Why having a well-designed website doesn’t matter
There’s a pet store down the street from my office. I went there once. I will never go back.
When I walked into the store, no one was there to greet me. The store didn’t seem to be staffed at all – no one was behind the counter and no one was on the floor. I stood there feeling unwelcome, as I looked around for cat toys, which is what I had gone to purchase at the shop.
As I scanned the store for toys, I noticed empty shelves, nearly empty shelves, and others that were cluttered with bags of pet food. None of the shelving matched – some was made of wood and painted purple, others were metal.
On the counter was a half-folded up newspaper, a bunch of random items including a stapler, a coffee cup and a box of tissues, sitting next to a cash register that looked like the one I used 30 years ago when I had my first job during high school.
A display of candy looked like it had been sitting there for years, and the back of the shop where hamsters were running on little wheels in their cages and fish were swimming around in their tanks was dark and dingy. The wooden floors were worn, with the paint long ago scraped off in many places.
The whole shop gave me a feeling that it was unclean, and a feeling that it hadn’t had a customer in a while. I turned around and left, still without seeing anyone working there.
Not a good first impression.
Truthfully, I don’t know whether the store was actually dirty or not, but it the whole experience made me uncomfortable. It might have the nicest owners and the most well-cared for pets, but I was repelled by its appearance. And that’s why the next time I need to buy a toy for my cats, I will visit a different store – one that’s shiny and bright, with visible staff, and clearly clean.
First impressions can be everything. And this also applies to a company website.
Like a traditional storefront such as a pet shop, websites can offend potential customers when they initially view them. Unappealing, cluttered, and difficult-to-navigate websites can do this.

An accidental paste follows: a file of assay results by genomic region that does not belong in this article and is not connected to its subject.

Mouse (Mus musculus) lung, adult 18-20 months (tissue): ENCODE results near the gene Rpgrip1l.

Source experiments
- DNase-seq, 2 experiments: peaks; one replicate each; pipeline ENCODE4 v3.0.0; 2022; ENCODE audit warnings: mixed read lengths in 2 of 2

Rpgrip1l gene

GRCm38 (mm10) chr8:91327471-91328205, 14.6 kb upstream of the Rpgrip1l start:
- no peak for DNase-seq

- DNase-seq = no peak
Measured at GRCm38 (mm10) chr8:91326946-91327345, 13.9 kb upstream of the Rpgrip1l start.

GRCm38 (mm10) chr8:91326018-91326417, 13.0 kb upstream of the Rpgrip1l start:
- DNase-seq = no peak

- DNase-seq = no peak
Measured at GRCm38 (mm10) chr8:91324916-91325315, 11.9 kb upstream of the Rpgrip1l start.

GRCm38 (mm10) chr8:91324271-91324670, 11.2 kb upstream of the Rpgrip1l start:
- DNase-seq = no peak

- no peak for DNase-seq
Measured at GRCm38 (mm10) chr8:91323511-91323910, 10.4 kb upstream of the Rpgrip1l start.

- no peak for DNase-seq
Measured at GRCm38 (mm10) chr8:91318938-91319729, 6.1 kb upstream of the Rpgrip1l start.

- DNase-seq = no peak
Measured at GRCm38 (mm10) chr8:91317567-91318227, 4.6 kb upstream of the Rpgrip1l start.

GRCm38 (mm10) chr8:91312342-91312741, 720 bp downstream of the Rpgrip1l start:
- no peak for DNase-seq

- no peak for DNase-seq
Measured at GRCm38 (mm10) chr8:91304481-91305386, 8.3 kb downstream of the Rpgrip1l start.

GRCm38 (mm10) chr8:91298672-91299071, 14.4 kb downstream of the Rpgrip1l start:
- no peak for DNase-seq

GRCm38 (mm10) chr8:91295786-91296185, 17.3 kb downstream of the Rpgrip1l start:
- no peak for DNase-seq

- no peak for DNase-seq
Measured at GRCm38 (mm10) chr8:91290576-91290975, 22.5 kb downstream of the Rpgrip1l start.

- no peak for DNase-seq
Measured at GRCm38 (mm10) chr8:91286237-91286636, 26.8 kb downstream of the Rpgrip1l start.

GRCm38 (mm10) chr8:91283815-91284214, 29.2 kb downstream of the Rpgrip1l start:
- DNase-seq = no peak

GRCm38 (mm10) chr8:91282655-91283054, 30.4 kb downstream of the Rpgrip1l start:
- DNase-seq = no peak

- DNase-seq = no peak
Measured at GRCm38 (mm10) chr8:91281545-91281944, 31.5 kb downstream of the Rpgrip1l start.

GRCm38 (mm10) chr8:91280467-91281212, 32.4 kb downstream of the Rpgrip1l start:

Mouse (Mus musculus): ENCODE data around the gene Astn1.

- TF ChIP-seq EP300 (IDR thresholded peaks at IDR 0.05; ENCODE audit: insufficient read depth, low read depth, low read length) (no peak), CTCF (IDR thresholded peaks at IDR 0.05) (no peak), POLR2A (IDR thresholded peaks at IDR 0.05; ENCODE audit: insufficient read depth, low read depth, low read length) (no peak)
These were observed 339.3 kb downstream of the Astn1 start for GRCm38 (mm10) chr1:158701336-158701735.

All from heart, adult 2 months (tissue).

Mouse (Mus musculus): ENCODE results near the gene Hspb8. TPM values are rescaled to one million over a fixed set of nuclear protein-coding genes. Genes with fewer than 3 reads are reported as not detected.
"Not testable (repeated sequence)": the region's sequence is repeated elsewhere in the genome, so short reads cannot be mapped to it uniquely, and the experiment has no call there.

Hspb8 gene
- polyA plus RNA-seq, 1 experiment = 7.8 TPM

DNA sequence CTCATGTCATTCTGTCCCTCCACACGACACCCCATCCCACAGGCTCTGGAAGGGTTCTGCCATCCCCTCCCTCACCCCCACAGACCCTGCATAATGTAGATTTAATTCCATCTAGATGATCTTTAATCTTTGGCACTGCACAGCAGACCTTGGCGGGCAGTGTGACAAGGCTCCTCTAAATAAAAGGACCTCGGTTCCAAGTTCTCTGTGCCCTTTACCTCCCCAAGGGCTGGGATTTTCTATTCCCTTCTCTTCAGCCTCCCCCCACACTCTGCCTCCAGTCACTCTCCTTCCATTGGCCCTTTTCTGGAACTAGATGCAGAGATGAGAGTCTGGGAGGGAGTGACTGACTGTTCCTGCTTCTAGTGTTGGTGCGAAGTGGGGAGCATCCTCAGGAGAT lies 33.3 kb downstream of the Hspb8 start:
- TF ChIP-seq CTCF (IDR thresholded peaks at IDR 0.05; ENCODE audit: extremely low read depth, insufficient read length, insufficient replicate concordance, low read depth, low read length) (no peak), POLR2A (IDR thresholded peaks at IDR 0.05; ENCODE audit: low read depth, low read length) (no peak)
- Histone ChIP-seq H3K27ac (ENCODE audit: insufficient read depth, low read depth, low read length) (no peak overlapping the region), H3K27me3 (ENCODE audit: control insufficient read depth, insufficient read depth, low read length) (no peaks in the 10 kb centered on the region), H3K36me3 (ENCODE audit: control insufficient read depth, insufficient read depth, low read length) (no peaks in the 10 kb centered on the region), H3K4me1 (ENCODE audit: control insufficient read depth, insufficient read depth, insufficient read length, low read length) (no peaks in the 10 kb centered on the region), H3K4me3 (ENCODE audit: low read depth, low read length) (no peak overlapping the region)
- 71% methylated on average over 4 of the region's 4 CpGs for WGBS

Studies have shown that website design impacts how businesses are viewed, with presentation directly related to trust.
Dr. Brent Coker of the Faculty of Business and Economics at the University of Melbourne authored a study that found a correlation between consumer trust and the visual appeal of websites. “As aesthetically orientated humans, we’re psychologically hardwired to trust beautiful people, and the same goes for websites,” he said.
“With websites becoming increasingly attractive and including more trimmings, this creates a greater feeling of trustworthiness and professionalism in online consumers.”
This goes hand-in-hand with the ability to find useful and relevant information easily. “Being pretty, but with nothing to say, is not enough,” said Coker.
British researchers at Northumbria University had similar findings in a study of online health sites and how design and content influenced trust. They discovered that first impressions of websites are 94 per cent design related.
Specifically, study participants noted that complex or busy layouts, lack of navigation aids, boring design, and too much text, among other factors, caused them to mistrust a website. Something as simple as a bad color choice can alienate website viewers.
The major influences on people’s first impressions of a website were visual appeal and website navigation.
Corresponding with those findings were the results of a study conducted by Stanford University for Consumer WebWatch, which showed that the average consumer paid more attention to a website’s look than its content. Of the study participants, 46.1 per cent assessed website credibility based in part on the appeal of its visual design, including layout, font type and size, and use of color.
Websites are essentially collections of webpages, and the basis of many webpages are the HTML and CSS computer programming languages, which are used to build and style the content. Learning how to use these languages is an important step to creating well-designed webpages.
Velsoft’s latest computer courseware, Introduction to HTML and CSS Coding covers the basics of these languages, in order to become acquainted with the elements that comprise effective and well-designed webpages.
Bad impressions from poor website design can cause a business to lose customers, while an appealing layout leads to engagement and better conversion rates. Great webpage and website design will lead to trust, while poor design will cause people to view your organization with skepticism and ultimately reject doing business with you.
Make your website the best it can be with a good understanding of the foundations of programming.
So why doesn’t having a well-designed website matter? Turns out, it does matter. A lot.